Who are superdelegates?  Are they like super sleuths, super mario, super human or superman? Actually, they are unpledged delegates from each state to the Democrat national convention and are generally comprised of members from the party establishment.  They were created in 1982 for the purpose, according to NBC News, to prevent a populous candidate from achieving the nomination.  According to NBC News in April, 2016:

“Superdelegates are unpledged delegates to the Democratic convention, meaning that they aren’t beholden to the results from the primaries and the caucuses (the way pledged delegates are). They are, for the most part, current and former Democratic politicians. They make up 15 percent of all delegates (714 out of 4,765) — down from 20 percent in 2008. And they are free to support the presidential candidate of their choice at the convention.”

NBC News reported that the count as of 4/11/2016 showed Hillary Clinton leading Bernie Sanders by 460 to 38 in superdelegates.

No wonder Bernie and his supporters were pissed.  The fix could be demonstrated by the results of the New Hampshire primary where Bernie had 60.4% of the poll votes vs. Hillary’s 38%.  Yet all 6 super delegates from New Hampshire gave their votes to Hillary at the convention.

Bernie Sanders is the oldest candidate running for the 2020 presidency.  He is a life-long politician who has served as an independent in Congress in the House of Representatives and currently, as junior senator from Vermont and he caucuses with the Democrats.  He is a self-proclaimed democrat socialist and progressive and has become the guru or cult leader for the progressive left and their policies.

History is again repeating itself with Sanders as the Democrat progressive candidate running for the second time for the presidency and this time, the establishment candidate is Joe Biden, the “third time is the charm” candidate and, like Hillary, another member of the Obama team, serving as his vice president.

Deja vu.  Not if Sanders and his supporters can help it.  They and others were instrumental in changing the superdelegate process for 2020. In fact, these delegates are now being referred to as “automatic” delegates to improve public perception. The superdelegates/automatics cannot vote in the first round of the convention’s nomination proceedings unless the outcome is apparent.  That means without the superdelegates, a candidate would need to win 1,885 of the 3,768 pledged delegates votes.  If it goes into round two, three, or four, superdelegates will be voting, changing the votes needed to 2,267 out of 4,532 delegates.  However, the field is somewhat leveled in the second and succeeding rounds since the pledged delegates are freed to vote for someone other than the candidate to whom their vote had been pledged in the first round.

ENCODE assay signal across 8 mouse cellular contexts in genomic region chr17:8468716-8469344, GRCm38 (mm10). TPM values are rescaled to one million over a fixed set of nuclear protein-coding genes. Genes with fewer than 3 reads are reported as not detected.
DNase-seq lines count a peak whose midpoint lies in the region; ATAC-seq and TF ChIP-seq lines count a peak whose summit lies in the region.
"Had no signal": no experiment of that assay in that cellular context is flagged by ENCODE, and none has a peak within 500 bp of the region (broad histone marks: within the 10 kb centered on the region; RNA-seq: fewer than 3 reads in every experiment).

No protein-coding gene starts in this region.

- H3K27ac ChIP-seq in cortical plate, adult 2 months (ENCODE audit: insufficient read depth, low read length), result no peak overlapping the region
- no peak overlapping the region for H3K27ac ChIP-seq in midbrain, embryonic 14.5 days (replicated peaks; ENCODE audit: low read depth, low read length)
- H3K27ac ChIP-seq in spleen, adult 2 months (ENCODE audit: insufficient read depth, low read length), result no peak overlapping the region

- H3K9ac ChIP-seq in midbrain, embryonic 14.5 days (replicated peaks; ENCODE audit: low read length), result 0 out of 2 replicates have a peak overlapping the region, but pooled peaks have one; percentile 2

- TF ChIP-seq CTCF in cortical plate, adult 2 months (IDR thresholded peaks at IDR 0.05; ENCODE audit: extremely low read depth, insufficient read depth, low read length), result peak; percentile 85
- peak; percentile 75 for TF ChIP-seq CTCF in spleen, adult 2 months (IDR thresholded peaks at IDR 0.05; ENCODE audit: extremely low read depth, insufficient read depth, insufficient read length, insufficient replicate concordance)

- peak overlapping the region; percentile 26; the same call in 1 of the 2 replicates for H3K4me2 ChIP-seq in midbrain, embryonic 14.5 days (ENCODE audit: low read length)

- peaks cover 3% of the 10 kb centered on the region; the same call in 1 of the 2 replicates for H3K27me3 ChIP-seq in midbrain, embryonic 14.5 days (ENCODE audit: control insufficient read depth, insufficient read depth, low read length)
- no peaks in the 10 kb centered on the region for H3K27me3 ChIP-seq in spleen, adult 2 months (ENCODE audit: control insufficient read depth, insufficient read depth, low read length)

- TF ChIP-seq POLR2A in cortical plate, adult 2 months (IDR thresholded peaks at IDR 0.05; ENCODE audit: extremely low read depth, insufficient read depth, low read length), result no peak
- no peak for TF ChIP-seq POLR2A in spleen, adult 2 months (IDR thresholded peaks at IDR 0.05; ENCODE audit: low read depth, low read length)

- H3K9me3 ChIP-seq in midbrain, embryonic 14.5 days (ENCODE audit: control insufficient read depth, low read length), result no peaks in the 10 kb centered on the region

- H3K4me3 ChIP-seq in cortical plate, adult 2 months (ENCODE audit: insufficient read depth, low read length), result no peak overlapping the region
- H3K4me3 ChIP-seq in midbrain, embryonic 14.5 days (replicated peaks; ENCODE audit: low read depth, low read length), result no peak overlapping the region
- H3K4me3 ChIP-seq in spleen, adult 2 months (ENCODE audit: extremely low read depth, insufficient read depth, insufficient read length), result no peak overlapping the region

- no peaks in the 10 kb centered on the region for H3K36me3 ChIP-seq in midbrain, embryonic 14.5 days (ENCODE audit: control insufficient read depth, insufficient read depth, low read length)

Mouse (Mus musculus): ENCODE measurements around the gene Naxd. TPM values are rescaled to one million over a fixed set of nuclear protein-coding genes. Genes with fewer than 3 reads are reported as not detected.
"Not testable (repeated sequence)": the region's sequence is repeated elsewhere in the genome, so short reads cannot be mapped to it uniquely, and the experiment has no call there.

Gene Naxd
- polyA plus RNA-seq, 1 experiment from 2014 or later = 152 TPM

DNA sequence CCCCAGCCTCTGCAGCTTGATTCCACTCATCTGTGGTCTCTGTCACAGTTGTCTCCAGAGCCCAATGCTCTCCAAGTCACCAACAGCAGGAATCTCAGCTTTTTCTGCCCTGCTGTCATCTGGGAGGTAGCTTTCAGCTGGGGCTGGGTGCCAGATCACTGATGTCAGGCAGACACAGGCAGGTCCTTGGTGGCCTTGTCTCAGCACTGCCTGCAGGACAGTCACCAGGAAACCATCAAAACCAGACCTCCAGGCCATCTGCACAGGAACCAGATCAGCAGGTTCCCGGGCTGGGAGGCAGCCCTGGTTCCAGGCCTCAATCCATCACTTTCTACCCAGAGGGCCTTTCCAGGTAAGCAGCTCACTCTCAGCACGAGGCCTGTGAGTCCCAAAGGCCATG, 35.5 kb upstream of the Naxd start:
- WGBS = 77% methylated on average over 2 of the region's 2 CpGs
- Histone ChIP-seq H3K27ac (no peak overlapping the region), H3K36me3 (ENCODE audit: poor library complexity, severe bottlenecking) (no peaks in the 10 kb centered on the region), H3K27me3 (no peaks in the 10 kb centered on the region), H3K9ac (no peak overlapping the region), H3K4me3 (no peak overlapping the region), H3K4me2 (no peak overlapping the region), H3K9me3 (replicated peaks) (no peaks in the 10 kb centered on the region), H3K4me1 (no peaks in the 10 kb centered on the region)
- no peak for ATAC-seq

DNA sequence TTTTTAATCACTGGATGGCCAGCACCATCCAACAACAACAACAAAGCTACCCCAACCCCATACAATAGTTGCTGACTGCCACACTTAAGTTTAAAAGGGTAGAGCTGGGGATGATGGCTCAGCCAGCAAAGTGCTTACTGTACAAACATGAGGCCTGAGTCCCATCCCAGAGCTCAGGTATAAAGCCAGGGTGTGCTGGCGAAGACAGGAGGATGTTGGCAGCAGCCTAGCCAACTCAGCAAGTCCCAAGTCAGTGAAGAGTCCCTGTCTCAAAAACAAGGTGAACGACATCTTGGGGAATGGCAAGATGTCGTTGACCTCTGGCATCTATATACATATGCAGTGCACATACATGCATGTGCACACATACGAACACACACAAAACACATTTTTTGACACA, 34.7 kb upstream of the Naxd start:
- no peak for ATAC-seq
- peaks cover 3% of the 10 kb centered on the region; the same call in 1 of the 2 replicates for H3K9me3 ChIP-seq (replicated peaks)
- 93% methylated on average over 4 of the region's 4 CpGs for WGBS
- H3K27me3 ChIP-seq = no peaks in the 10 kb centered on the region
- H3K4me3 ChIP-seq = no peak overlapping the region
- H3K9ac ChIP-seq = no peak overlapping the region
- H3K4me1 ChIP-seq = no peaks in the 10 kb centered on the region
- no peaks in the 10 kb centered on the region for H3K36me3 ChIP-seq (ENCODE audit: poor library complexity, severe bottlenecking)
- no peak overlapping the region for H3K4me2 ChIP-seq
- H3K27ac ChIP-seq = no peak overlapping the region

There are 22 candidates currently declared as candidates for the Democrat nominee for president.  The debates start in June and the field should begin to narrow down as the debates progress—but by how much?  There is a huge divide in the Democrat party between moderate and progressive—the party establishment and the liberal socialists.  Of the 22, there are only a couple of candidates that can be identified as moderates.  When the finalists converge upon the Democrat national convention, the change in the superdelegate process may be the primary factor influencing the outcome–and the undoing of the Democrat party!

Temple Li is the news editor for Empire State News, where she frequently authors her own editorials (just because she feels like it). She graduated at the top of her class at a mediocre college, infuriating her professors with her conservative wit and sultry charm. Empire State News allows Ms. Li to make a living, and to have a platform to tell people what she thinks. What could be better than that?